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A meeting has taken place in Lausanne between all 28 summer International Federations (IFs), the International Olympic Committee (IOC) and Rio 2016 in a bid to allay concerns ahead of this year’s Olympic Games.

The Federations were presented with ideas designed to increase the efficiency of the Games, such as the creation of open-space office areas, shared meeting areas and more cost-effective transport solutions.

It was the first time that the IOC has gathered all the International Federations in such a way before the Games, with Matt Smith, executive director of the International Rowing Federation (FISA), describing it to insidethegames as "really useful for us all".

Rowing and canoeing have been hit particularly hard by budget cuts imposed by Rio 2016 after it was announced last month that plans for a 4,000-seater floating grandstand at the Lagoa Rodrigo de Freitas venue had been scrapped.

Abandoning the floating grandstand will save between BRL15.9 million (£2.8 million/$4 million/€3.6 million) and BRL19.8 million (£3.4 million/$5 million/€4.5 million) from the budget, it is hoped.

The decision is a major blow for the two sports due to be showcased at the venue, which is also facing criticism over high levels of water pollution.

"This meeting allowed us, FISA, to talk in person about operational plans for the Lagoa venue, including spectator seating options for the first time since information about the budget review exercise was released," Smith told insidethegames.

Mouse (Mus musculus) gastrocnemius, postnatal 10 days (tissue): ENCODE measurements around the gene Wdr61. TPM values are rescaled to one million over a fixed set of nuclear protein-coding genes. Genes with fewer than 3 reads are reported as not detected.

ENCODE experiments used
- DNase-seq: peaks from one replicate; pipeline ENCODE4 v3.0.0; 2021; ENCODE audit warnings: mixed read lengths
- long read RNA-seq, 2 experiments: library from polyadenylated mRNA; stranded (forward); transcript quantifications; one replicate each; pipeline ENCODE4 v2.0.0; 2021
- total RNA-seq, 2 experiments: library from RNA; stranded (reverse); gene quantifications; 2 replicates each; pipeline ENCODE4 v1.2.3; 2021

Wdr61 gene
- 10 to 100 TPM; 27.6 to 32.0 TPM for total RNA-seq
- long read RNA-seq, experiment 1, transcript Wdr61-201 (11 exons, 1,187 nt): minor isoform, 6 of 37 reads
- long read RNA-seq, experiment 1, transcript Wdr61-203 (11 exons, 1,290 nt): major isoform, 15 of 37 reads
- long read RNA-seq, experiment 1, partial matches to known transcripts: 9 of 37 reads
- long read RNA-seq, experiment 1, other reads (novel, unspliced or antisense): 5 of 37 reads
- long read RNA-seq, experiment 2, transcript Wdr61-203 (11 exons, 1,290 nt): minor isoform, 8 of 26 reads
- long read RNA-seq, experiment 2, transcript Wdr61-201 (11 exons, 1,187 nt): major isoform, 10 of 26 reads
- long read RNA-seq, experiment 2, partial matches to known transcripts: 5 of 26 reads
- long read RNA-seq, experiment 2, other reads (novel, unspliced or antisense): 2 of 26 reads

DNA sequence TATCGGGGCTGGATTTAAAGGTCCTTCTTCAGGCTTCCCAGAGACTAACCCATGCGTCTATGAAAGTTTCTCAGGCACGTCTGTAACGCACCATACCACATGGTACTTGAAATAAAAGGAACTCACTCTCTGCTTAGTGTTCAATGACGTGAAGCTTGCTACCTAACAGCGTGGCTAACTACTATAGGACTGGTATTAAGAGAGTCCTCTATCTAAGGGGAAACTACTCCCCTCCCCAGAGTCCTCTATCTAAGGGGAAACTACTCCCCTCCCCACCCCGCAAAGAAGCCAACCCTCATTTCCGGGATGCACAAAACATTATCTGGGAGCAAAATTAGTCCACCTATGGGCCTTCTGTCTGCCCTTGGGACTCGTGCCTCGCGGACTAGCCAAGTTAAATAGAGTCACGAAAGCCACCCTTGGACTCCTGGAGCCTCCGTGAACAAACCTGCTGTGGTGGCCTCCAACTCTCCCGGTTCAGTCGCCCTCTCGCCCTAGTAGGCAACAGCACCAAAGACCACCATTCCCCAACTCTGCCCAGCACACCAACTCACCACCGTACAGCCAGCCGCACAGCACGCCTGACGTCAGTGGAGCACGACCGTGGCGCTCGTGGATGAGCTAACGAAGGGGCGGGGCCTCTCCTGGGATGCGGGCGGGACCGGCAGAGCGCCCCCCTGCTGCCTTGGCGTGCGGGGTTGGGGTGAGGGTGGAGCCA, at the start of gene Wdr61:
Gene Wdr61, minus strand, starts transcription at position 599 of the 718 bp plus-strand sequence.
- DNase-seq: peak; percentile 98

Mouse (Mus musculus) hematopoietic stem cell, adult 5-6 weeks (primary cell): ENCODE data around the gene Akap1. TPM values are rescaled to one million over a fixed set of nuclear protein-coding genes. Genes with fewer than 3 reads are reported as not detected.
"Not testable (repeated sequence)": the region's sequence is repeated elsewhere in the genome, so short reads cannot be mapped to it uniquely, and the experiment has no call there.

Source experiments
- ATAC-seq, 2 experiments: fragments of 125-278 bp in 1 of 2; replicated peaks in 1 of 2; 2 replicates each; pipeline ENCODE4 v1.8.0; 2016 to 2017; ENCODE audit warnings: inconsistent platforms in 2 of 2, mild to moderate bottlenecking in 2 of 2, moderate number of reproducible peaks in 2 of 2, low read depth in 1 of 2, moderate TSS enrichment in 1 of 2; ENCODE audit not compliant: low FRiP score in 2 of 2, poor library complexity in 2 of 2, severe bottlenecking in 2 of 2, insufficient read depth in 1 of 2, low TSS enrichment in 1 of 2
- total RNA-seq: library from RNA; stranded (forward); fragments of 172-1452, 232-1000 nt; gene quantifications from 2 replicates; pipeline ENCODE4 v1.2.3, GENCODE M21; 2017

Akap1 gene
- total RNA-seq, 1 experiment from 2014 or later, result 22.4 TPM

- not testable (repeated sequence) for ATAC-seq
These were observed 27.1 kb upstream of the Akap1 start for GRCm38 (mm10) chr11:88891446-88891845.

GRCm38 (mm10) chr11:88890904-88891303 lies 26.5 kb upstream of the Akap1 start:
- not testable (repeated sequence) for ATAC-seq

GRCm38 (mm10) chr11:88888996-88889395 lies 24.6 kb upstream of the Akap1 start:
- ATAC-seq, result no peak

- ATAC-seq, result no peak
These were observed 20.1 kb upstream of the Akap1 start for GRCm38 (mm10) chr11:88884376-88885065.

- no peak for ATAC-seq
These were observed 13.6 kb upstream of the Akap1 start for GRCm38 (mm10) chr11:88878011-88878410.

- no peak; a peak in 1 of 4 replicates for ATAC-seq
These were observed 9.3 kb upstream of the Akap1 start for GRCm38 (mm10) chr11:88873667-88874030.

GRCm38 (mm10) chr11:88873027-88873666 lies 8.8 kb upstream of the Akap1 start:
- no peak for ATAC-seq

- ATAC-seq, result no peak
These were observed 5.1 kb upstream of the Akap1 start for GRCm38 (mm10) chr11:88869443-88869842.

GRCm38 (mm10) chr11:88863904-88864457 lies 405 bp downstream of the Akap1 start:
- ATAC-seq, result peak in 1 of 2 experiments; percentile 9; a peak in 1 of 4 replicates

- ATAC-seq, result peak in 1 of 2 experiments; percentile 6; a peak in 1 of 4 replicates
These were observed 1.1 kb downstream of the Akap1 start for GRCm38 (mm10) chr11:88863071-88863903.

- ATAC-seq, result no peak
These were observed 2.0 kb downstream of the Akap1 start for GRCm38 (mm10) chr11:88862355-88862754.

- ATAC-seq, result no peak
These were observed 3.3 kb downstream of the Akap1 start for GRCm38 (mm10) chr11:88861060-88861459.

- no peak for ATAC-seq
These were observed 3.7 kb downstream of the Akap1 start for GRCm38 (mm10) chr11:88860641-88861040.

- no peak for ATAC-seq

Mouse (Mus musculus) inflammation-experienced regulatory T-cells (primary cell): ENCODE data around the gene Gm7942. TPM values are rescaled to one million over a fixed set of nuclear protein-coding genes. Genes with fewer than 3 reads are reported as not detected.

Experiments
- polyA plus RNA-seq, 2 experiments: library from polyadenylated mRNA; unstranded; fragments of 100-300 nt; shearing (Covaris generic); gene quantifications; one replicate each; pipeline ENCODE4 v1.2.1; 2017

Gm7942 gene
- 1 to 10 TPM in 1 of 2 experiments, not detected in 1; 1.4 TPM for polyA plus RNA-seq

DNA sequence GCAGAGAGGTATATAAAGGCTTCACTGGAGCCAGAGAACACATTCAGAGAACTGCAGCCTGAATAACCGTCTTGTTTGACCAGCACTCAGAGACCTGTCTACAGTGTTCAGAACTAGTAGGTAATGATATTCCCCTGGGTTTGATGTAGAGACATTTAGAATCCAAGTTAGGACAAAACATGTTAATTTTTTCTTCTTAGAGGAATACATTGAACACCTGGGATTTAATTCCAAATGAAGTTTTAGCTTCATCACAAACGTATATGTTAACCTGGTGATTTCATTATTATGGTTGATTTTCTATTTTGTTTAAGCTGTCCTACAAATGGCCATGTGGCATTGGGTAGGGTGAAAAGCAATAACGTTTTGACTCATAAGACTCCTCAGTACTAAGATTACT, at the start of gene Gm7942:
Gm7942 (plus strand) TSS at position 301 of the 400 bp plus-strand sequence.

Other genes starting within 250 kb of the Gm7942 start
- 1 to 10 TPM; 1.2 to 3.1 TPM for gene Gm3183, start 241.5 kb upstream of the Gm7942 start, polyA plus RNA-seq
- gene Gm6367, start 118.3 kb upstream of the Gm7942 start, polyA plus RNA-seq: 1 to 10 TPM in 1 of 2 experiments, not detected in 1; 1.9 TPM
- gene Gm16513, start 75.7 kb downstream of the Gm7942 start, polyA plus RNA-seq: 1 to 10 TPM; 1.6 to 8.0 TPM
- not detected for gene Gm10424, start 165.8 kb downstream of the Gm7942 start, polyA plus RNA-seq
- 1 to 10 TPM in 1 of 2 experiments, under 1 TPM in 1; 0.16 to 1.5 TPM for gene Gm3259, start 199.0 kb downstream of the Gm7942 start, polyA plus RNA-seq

"And it allowed us to offer our full support to the Rio 2016 team based on our vast experience in staging eight world class rowing events each year.

"The FISA events team has been together now for 20 years, me personally since the 1984 Games [in Los Angeles], and we have a ton of examples of ways to save money and be more efficient with budgets.

"And it was agreed that Rio will now use this information to study all possible options for spectator seating at this venue based on this new information."

Smith added: "We have been totally committed to help Rio 2016 prepare these Games.

"One of our top staff members moved to Rio in 2014 to be competition manager for rowing so we are in daily contact and working extremely closely.

"Our technical delegates are giving this their full attention."

Fears over budget for Rio 2016 are growing in the midst of the host nation's worst recession for 20 years.

It was announced in October that budgets will be cut by around 30 per cent, with infrastructure and the volunteer programme suggested as the main affected areas.

Both Rio 2016 and IOC officials insisted these cuts would only take place in "non-vital" areas based on an assessment.

"We are all struggling with our own reduced event budgets across the board and this is absolutely another example that we have to be very efficient and make the Games financially viable for the future," said Smith.

Asked about today's meeting, an IOC spokesperson told insidethegames: "It was a positive working meeting.

"The International Federations particularly appreciated the update from the Rio organisers on Games preparations and the openness with regard to individual situations.

"This forum comes out of the Olympic Agenda 2020 recommendation, which aims to involve the Federations in all stages of Games preparations and it built on the ongoing discussions between Rio 2016, the IOC and the IFs."